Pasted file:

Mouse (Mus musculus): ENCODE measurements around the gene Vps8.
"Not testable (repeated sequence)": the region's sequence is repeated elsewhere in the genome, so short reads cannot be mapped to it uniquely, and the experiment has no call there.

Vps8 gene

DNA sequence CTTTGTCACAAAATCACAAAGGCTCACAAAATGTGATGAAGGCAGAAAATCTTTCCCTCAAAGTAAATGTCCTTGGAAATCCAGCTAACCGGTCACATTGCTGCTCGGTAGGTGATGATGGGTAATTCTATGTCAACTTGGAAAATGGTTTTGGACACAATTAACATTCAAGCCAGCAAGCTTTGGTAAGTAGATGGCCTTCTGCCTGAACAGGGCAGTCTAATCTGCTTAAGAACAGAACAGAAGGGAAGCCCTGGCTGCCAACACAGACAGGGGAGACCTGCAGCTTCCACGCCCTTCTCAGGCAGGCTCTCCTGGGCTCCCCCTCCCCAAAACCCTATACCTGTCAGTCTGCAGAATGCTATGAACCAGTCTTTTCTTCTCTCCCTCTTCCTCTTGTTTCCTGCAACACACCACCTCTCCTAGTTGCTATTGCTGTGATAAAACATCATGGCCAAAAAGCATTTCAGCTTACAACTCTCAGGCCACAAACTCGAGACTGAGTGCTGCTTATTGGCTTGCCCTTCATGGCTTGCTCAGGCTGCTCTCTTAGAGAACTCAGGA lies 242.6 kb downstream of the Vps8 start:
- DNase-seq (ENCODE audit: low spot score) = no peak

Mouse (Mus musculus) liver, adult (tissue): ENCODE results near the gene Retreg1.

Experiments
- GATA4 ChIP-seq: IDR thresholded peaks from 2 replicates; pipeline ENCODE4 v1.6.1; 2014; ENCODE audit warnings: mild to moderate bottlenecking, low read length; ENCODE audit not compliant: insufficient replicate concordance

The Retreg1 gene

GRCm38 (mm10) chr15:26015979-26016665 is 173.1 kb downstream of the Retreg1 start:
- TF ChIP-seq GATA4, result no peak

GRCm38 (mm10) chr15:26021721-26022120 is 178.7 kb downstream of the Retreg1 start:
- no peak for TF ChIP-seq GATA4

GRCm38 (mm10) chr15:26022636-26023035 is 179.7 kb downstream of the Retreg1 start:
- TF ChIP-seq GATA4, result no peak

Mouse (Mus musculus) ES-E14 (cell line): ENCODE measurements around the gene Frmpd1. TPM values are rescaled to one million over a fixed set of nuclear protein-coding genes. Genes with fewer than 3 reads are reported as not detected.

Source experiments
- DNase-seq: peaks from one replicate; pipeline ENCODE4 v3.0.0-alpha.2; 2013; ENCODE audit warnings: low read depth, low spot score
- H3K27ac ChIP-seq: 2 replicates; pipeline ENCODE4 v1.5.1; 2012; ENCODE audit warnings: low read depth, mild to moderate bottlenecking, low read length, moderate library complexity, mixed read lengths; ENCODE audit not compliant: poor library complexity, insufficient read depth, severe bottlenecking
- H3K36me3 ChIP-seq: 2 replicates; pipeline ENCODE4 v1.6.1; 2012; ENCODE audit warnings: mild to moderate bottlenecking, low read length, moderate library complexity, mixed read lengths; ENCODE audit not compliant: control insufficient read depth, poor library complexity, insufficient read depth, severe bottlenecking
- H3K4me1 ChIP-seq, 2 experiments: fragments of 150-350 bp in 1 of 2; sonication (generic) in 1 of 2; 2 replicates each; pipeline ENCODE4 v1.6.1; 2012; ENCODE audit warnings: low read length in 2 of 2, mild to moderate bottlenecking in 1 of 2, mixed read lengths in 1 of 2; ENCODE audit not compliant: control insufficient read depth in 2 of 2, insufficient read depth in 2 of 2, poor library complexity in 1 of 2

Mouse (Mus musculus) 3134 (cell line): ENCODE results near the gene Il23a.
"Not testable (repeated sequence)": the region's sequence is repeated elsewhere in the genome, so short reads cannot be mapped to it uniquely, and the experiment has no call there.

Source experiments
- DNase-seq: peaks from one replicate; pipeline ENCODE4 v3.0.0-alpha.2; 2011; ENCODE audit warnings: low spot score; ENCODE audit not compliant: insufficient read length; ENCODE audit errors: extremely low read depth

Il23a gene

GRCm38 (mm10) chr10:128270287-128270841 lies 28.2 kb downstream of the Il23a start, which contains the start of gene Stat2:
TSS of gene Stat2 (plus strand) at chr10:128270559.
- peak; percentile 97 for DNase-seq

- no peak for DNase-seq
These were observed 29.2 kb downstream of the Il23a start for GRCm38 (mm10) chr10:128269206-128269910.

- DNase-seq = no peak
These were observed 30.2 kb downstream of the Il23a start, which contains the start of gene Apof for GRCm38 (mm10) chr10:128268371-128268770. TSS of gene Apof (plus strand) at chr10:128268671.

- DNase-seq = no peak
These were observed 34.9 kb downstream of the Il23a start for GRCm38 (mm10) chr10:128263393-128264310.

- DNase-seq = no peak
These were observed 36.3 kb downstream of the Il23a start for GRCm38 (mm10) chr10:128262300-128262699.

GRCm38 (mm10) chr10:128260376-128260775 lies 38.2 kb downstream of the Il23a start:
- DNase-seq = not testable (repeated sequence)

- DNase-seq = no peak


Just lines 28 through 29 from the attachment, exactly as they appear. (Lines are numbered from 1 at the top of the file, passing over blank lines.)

TSS of gene Stat2 (plus strand) at chr10:128270559.
- peak; percentile 97 for DNase-seq